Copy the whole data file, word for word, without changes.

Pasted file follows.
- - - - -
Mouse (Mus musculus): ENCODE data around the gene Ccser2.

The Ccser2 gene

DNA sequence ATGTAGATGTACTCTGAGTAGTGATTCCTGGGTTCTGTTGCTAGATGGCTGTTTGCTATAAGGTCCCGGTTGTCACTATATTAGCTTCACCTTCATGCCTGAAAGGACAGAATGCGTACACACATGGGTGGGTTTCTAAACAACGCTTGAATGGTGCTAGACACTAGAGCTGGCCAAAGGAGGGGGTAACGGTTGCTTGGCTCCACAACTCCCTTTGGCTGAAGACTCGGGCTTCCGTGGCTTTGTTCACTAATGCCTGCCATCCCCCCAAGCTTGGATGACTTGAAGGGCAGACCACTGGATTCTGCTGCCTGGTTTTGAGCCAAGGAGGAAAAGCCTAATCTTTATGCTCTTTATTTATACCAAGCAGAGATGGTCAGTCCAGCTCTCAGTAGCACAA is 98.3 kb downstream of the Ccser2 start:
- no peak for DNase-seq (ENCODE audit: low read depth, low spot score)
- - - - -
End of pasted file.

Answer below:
Mouse (Mus musculus): ENCODE data around the gene Ccser2.

The Ccser2 gene

DNA sequence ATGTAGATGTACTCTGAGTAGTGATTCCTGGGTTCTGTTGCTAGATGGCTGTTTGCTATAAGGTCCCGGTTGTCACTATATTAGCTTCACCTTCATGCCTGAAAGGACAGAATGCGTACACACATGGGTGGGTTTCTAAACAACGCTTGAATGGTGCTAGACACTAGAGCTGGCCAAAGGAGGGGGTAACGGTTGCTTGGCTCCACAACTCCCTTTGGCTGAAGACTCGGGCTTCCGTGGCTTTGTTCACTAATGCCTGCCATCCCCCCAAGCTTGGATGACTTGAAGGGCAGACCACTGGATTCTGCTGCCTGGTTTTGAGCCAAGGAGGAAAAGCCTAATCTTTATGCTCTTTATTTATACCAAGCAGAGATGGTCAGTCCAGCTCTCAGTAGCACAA is 98.3 kb downstream of the Ccser2 start:
- no peak for DNase-seq (ENCODE audit: low read depth, low spot score)